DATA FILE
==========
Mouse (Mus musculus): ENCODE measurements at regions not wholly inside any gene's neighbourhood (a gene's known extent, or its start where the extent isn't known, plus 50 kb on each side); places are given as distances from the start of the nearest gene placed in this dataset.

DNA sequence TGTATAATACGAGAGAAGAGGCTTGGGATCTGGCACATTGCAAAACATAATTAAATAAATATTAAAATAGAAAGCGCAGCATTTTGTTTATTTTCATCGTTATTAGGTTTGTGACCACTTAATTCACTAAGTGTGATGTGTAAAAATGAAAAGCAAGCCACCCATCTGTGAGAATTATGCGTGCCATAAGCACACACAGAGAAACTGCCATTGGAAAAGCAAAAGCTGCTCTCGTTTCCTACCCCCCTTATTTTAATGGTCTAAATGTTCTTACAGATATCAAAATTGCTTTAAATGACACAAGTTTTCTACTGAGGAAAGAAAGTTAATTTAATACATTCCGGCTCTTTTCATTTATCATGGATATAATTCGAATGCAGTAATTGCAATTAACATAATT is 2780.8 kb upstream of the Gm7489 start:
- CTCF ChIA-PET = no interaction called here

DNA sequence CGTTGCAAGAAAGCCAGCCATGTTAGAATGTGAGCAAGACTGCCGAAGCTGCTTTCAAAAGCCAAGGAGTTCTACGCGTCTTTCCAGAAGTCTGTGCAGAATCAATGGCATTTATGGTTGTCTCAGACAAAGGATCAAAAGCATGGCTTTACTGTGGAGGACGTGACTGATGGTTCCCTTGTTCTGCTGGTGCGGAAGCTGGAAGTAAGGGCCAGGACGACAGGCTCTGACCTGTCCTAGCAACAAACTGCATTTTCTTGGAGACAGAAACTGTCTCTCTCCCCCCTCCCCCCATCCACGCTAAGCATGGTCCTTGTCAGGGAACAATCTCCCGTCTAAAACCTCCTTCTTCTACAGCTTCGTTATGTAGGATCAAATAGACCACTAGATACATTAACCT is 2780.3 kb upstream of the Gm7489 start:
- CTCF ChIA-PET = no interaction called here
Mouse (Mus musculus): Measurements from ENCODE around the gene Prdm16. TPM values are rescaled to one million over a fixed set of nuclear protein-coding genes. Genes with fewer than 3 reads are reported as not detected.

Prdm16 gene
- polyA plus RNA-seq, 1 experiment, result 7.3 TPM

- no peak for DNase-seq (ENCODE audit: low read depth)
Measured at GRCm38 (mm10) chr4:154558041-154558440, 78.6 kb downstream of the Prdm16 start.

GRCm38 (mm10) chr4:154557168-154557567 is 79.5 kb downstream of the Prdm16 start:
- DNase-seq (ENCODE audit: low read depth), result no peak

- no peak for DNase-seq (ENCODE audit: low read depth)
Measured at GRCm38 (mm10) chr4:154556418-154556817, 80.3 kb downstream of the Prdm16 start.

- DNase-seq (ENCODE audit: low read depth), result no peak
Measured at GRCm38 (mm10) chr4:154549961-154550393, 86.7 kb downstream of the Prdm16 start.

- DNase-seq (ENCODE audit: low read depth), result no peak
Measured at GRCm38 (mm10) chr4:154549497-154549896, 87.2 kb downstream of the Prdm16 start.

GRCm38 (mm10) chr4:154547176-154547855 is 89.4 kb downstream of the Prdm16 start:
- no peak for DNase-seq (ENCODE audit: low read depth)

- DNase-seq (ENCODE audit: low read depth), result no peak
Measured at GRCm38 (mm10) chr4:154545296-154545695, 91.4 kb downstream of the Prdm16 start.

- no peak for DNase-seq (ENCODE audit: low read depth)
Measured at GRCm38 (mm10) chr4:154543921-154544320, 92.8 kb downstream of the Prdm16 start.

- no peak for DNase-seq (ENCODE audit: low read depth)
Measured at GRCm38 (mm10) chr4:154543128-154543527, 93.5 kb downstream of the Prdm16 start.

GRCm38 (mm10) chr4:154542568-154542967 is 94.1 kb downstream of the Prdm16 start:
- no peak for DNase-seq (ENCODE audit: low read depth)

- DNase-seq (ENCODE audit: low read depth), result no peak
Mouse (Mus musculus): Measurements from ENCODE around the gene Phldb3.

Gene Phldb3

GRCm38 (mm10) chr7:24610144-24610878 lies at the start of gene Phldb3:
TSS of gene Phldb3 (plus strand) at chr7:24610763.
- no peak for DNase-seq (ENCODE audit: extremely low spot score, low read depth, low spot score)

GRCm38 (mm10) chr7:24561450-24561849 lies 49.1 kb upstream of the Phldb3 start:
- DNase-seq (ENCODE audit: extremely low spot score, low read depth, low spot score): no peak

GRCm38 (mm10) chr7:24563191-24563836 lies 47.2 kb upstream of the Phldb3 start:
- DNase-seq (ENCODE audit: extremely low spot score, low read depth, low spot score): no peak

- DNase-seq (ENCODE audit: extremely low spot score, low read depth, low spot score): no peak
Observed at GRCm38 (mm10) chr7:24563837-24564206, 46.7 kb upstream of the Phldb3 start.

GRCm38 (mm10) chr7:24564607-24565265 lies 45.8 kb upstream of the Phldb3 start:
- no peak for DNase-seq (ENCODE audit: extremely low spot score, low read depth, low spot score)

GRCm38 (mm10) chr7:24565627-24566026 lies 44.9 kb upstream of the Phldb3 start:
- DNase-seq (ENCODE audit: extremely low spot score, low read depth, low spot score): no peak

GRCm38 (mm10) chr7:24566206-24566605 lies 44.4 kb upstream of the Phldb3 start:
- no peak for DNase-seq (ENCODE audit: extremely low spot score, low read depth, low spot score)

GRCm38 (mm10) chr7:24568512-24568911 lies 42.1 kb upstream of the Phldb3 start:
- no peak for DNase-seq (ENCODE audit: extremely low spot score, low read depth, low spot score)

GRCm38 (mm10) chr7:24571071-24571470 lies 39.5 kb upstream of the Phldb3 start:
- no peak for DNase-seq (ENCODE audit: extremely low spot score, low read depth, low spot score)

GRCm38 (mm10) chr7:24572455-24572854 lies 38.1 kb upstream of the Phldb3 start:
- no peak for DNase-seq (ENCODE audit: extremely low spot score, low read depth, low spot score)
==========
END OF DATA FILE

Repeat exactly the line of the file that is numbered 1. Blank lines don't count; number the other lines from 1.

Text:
Mouse (Mus musculus): ENCODE measurements at regions not wholly inside any gene's neighbourhood (a gene's known extent, or its start where the extent isn't known, plus 50 kb on each side); places are given as distances from the start of the nearest gene placed in this dataset.